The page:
The law requires that all guardians or people seeking to become the guardian be represented by an attorney. Fla. Prob. R. 5.030(a).

If you cannot afford an attorney, please contact the Dade County Bar Association Legal Aid at 305-579-5733 or Legal Services of Greater Miami, Inc. at 305-576-0080.

An adult guardianship is a legal proceeding in which a guardian is appointed to exercise the legal rights of an incapacitated adult. During the legal proceeding, the court finds an individual's ability to make decisions so impaired that the court removes all or some of the individual’s rights and gives the right to make decisions to another person, the guardian.

A minor guardianship is a legal proceeding in which a guardian is appointed on behalf of a minor child. In some instances, the guardian exercise parental rights over a minor child when the minor’s natural parents have died. In other instances, the guardian is appointed to safeguard proceeds of a lawsuit, inheritance or insurance policy exceeding $15,000.00 on behalf of the minor.

A guardian is a surrogate decision-maker appointed by the court in a guardianship case to make either personal and/or financial decisions for a minor or for an adult with mental or physical disabilities.

The person who is the subject of the guardianship case is called a “Ward.” In adult guardianships, the person who is deemed incapacitated is called a “Ward.” In minor guardianships, the minor child is called a “Ward.”

An incapacitated person is an adult who has been judicially determined to lack the capacity to manage at least some of his or her property or to meet at least some essential health and safety requirements of the person.

Before the court can appoint a guardian of an adult, the court must hold a hearing to determine whether the adult is incapacitated.

To obtain a hearing to determine whether the adult is incapacitated, the proposed guardian or other adult must ask his or her attorney to open a mental health legal proceeding, obtain a mental health case number and file a Petition to Determine Incapacity.

Any adult may file a petition with the court to determine another person’s incapacity, setting forth the facts upon which they base their belief that the person is incapacitated.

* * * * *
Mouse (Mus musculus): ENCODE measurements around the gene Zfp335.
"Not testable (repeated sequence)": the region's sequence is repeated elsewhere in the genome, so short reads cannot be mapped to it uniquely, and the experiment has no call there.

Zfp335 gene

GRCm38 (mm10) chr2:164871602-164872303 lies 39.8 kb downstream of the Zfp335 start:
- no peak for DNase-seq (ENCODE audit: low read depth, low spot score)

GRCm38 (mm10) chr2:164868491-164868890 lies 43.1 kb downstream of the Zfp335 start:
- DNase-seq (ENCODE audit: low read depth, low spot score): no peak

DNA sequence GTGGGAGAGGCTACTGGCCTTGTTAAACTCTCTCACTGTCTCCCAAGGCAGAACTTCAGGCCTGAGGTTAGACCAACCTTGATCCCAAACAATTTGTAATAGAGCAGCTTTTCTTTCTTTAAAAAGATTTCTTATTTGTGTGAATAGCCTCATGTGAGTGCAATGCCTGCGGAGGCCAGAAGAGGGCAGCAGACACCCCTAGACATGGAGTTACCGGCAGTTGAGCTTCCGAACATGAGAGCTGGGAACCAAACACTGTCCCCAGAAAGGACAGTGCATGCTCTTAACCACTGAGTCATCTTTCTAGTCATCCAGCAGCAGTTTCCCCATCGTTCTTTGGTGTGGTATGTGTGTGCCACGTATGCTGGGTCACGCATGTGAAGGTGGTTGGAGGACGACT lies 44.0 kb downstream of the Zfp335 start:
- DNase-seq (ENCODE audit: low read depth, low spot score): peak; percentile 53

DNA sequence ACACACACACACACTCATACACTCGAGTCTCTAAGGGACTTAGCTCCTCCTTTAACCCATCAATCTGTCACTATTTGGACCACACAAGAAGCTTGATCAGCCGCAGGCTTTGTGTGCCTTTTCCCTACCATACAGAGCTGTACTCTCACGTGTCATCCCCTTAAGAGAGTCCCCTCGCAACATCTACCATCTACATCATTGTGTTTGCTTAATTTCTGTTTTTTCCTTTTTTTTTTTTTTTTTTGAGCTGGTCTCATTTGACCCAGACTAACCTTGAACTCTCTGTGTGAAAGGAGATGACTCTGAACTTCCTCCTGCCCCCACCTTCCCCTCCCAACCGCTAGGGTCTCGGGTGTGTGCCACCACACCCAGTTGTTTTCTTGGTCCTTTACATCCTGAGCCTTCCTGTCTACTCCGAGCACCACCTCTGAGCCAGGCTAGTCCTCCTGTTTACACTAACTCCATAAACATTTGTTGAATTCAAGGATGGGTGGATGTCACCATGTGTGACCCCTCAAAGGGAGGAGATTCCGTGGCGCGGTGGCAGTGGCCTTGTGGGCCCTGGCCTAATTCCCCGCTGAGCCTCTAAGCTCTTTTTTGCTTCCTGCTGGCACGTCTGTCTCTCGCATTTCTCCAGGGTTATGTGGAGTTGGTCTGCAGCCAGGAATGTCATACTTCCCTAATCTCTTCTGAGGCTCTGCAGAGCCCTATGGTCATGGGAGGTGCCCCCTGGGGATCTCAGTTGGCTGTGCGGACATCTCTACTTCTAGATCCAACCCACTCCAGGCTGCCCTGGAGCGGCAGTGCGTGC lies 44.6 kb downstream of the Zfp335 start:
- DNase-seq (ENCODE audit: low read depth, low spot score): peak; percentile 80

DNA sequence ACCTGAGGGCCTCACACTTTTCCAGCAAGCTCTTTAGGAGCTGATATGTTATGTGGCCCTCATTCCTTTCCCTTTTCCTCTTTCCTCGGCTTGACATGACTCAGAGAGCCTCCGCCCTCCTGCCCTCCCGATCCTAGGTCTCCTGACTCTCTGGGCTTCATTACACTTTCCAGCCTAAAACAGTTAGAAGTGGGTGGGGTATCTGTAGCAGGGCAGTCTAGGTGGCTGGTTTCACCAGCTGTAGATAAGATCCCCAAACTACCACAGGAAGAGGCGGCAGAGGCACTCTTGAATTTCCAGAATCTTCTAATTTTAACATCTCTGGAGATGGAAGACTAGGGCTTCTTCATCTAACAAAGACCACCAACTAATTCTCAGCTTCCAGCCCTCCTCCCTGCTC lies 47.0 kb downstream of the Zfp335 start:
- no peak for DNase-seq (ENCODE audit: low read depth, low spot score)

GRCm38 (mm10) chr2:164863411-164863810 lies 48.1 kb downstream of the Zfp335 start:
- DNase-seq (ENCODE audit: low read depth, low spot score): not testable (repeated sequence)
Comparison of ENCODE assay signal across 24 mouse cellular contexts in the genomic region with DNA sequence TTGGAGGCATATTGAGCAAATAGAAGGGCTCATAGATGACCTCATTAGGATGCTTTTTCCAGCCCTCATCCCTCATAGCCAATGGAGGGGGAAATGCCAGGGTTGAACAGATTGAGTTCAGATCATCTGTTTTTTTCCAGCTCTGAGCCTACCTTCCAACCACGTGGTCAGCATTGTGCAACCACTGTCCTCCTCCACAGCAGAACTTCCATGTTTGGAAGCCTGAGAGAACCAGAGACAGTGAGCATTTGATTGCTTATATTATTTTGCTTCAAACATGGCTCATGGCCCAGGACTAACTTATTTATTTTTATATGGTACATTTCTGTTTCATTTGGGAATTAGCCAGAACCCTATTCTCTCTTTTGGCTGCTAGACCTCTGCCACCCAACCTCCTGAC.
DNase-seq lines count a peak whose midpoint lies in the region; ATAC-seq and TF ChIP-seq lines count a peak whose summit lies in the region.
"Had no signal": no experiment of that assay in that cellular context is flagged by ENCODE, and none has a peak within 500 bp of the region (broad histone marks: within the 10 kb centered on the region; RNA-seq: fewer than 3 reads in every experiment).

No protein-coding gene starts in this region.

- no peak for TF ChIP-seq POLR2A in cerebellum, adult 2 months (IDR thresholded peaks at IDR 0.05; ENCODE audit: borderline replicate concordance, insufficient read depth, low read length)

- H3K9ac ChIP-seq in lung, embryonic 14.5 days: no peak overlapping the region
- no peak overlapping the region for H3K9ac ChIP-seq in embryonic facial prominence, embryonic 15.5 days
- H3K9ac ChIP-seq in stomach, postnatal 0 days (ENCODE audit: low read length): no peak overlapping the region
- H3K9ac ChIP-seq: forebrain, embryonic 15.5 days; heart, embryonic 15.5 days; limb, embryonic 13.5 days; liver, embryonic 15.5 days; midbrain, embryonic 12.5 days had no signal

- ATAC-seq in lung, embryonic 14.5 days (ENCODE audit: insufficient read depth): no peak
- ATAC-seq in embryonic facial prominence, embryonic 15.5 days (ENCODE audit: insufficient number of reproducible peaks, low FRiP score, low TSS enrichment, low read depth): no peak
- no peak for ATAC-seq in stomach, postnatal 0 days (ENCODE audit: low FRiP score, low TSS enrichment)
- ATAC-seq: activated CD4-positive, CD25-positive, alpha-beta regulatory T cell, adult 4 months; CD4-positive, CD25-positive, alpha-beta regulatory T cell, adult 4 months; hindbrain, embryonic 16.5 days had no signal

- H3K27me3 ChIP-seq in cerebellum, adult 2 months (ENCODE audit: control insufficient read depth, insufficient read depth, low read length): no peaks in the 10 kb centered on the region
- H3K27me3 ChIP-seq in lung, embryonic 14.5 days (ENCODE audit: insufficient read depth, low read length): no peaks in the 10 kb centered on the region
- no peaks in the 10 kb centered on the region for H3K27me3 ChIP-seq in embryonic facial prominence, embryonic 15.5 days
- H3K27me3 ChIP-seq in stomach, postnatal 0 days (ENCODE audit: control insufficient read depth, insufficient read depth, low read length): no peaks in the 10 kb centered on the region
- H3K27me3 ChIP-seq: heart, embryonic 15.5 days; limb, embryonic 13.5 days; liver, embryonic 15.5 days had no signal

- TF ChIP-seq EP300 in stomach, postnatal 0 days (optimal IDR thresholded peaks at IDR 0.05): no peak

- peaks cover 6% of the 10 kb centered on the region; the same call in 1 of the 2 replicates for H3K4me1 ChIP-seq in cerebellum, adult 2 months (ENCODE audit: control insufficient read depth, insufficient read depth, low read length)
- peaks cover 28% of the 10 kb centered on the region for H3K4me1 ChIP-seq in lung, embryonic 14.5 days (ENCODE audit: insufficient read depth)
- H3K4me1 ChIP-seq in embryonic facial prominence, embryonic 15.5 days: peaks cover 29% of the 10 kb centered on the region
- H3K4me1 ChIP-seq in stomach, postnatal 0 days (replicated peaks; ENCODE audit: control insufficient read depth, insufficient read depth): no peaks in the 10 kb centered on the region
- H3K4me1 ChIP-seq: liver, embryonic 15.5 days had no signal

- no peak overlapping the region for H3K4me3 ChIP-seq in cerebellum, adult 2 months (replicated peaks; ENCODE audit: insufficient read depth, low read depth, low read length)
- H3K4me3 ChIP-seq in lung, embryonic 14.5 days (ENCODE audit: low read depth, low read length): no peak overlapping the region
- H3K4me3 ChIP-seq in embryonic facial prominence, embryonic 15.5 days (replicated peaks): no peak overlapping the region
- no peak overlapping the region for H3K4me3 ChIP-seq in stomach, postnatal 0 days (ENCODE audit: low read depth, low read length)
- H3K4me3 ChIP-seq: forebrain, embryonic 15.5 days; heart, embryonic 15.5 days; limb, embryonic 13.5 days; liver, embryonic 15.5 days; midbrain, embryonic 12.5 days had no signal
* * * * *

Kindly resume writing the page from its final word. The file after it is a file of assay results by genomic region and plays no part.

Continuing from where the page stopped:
The court then appoints a committee of three members, usually two physicians and another person, who by knowledge, skill, training or education can form an expert opinion. One of the three members of the committee must have knowledge of the type of incapacity alleged in the petition, and each member of the committee must submit a report of findings to the court.

The examination of the incapacitated person normally includes: a physical examination, a mental health examination and a functional assessment.

The court also appoints an attorney to represent the person alleged to be incapacitated; however, the alleged incapacitated person may substitute his or her own attorney for the attorney appointed by the court. If the majority of the examining committee members conclude that the alleged incapacitated person is not incapacitated in any respect, the judge is required to dismiss the petition. If the examining committee finds the person is unable to exercise certain rights, however, the court schedules a hearing to determine whether the person is totally or partially incapacitated.

If a person is found to be incapacitated in any respect, the court recommends that a guardian be appointed. If the court finds the ward partially incapacitated, it will appoint a limited guardian to perform only those rights that the Ward is incapable of exercising.

Once the court issues the order finding the Ward incapacitated, the proposed guardian or other adult must ask his or her attorney to open a guardianship legal proceeding, obtain a guardianship case number and file a Petition to Appoint a Guardian. The guardianship legal proceeding has a different case file than the mental health proceeding in which the Ward was found to be incapacitated.

Any adult resident of Florida, related or unrelated to the potential Ward, can serve as a guardian. Certain relatives of the Ward who do not live in Florida also may serve as guardian. However, people who have been convicted of a felony or who are incapable of carrying out the duties of a guardian cannot be appointed. Individuals who are professional or public guardians can serve as guardian. Additionally, an institution such as a nonprofit corporation can be appointed guardian, but a bank trust department may act as guardian only of the property.

The court may not appoint a guardian in some circumstances in which a conflict of interest may occur.

A guardian of the person makes decisions regarding the Ward’s well-being including but not limited to medical decisions, living arrangements and travel plans.